More early mornings, more safari drives, more lists with lots of commas or again I could just tell a couple of stories.
Tuesday, 26 May 2015
Sunday, 24 May 2015
Okay, so this is where the blog posts have the potential to get really boring. You see, I could tell you about how we got up really early and went for a drive, had a siesta, then went for another drive. I could write a really long list with lots and lots of commas (and I do like commas) with all the animals that we saw. But really, you just want to scroll down and see the photos (in fact you might already have done that).
Before you do though, let me tell you just a couple of stories from our stay at The Hide in Hwange National Park.
Sunday, 17 May 2015
Chundu Island is a little (very little) island in the Zambezi River between Zambia and Zimbabwe. They run on solar power and tank water. They have no internet. There is apparently one spot where you can sometimes get phone reception if you hold your phone up in the air. And somehow, from this island, a lovely couple, one Zimbabwean, one originally British, run a lovely safari camp.
Saturday, 16 May 2015
If you ever find yourself at Victoria Falls in Zambia in late February on a beautiful sunny day, and you see the men renting out raincoats and you think, 'That's silly, why would I need a raincoat? It's so sunny!' then you are a fool who deserves everything that you get. I rented a raincoat from them - I did pack a raincoat but then my bag didn't make it to Zambia so that was totally worthwhile - and it's a massive, made-of-some-kind-of-reinforced-canvas monstrosity poncho of a thing. Plus, you wear a plastic bag raincoat underneath. And you still get soaking, hair dripping down your back kind of wet, should have worn a shower cap and swimsuit kind of wet, glad I'm wearing Will's thongs (flip flops for the Australian-challenged) kind of wet (which meant Will didn't have thongs, which meant that he wore his hiking shoes which he tells me 'filled up with water'). There's a lot of water going over them there falls!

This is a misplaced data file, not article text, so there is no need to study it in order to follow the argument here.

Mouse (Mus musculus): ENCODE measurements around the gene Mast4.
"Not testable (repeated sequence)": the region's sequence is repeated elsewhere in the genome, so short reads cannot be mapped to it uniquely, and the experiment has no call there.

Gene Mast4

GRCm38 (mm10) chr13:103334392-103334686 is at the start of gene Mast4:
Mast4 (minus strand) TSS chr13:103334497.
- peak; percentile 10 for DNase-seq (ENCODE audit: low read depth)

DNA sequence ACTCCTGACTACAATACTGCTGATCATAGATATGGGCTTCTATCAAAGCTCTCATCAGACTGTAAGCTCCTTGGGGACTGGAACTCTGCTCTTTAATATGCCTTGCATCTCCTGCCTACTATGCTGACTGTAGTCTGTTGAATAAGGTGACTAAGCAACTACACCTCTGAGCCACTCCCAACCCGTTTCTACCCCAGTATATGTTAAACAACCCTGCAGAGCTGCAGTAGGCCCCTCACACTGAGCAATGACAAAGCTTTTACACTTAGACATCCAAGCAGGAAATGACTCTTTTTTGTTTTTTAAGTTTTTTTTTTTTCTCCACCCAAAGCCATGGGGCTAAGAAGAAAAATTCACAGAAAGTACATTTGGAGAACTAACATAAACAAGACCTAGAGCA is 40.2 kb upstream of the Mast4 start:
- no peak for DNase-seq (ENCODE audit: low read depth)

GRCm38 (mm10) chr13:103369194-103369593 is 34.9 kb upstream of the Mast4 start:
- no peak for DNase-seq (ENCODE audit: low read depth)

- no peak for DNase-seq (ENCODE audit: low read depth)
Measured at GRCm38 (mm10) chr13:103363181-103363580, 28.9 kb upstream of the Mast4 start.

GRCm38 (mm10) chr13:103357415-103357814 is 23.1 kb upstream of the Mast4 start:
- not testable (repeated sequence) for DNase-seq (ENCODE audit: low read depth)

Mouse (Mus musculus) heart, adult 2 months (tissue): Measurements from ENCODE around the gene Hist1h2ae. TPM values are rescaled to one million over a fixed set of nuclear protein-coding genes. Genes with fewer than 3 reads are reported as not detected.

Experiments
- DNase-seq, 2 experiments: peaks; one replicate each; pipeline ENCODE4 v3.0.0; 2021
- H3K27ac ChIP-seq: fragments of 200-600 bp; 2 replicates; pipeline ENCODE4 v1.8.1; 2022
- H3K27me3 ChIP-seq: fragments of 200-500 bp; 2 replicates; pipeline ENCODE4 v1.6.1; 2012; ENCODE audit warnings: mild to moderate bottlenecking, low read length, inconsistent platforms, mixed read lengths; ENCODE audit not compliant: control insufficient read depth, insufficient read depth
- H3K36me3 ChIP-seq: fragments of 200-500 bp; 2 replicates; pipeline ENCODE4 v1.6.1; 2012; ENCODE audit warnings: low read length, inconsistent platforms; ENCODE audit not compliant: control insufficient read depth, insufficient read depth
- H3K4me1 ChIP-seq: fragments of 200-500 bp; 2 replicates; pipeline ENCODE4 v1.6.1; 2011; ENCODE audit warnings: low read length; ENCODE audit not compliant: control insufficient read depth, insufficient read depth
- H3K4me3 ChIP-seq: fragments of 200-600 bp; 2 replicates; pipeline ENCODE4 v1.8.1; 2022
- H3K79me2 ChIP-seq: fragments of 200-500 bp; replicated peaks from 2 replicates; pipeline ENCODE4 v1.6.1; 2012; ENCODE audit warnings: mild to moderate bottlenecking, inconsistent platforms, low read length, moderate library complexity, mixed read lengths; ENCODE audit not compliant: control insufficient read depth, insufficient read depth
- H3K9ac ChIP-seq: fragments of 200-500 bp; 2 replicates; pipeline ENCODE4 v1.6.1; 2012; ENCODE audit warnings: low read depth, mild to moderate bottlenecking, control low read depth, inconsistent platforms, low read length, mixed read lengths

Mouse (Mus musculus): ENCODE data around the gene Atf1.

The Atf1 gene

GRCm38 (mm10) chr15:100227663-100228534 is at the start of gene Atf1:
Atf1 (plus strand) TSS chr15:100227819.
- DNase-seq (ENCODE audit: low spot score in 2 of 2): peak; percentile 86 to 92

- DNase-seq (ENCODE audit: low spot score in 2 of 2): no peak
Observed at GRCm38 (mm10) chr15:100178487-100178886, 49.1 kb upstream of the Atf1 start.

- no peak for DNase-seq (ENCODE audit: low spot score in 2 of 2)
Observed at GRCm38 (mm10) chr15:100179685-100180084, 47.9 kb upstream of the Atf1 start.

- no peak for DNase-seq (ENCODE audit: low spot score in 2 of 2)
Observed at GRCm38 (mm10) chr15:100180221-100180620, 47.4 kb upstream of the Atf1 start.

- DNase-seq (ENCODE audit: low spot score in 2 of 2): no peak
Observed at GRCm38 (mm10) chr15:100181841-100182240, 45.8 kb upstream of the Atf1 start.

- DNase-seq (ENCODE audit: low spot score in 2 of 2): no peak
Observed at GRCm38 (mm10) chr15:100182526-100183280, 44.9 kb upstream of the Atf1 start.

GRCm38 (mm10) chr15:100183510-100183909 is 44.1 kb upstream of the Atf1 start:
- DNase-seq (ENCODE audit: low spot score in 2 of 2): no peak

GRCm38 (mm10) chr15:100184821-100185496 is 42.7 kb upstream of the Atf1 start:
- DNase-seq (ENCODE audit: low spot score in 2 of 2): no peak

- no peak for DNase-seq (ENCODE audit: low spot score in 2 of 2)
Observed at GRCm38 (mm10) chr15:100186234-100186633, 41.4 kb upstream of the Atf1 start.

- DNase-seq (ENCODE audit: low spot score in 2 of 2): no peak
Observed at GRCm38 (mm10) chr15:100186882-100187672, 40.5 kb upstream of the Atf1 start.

Friday, 15 May 2015
If you're reading this, then you have almost made it to the end of the North American portion of our travels, as New York was our last stop before Africa. We had two days in the city and spent one of them sightseeing, then spent the other running general errands like posting home extra winter gear, getting haircuts and repacking for flying (had to find all those pesky gels and liquids that make their way into your handbag). I don't think you particularly need to hear about the errands day, but here's what we did with our sightseeing day (and the night before).
Sunday, 10 May 2015
Boston is very proud of its history, particularly its history as regards the American Revolution, so not surprisingly most of what we did while we were there related to that. The rest of what we did involved snowbanks taller than me, but that was the less fun part of the visit so we won't talk about that (just a lot of frustration involving traffic, no carparks and general difficulty getting around). Here's the highlights of what we did in Boston.
Saturday, 9 May 2015
If you read the last post, you know that we had to skedaddle from Prince Edward Island because there was a storm coming in. This meant that we spent a day in hibernation in Halifax, Nova Scotia while some kind of horrible rain/snow hybrid fell. However, we did have to eat, so we ordered Chinese food from a local takeaway and then went walking to collect it (they normally deliver but couldn't because their driver hadn't made it back from one of his deliveries...). It's only a couple of blocks away, we thought, how bad can it be (and what choice do we have)? Turns out, not so easy. Let me tell you about what happens when it rains on snowbanks (Canadians and other people used to snowy winters, you can probably skip to the next paragraph). So it snows. Unless the weather clears enough for someone to come out and clean it up, you now have a layer of snow on the roads and the pavements - plus gargantuan snow banks everywhere they don't need to clear. Then it warms up enough for it to rain. The rain and the melty snow make puddles in the still frozen snow. The snow gets churned up all day by people walking by and the rain falling on it, so when night comes and it is cold enough to freeze again, it tends to freeze in horrible tyre-rut type formations, rather than a smooth walking surface. Put enough pressure on the surface (say, a human being walking on it) and the surface breaks and you find your feet in freezing cold puddles of water. So we ever so gingerly made our way (uphill of course, in the dark and walking in the middle of the road because it was the clearest) to get our Chinese. Bit of an adventure to say the least!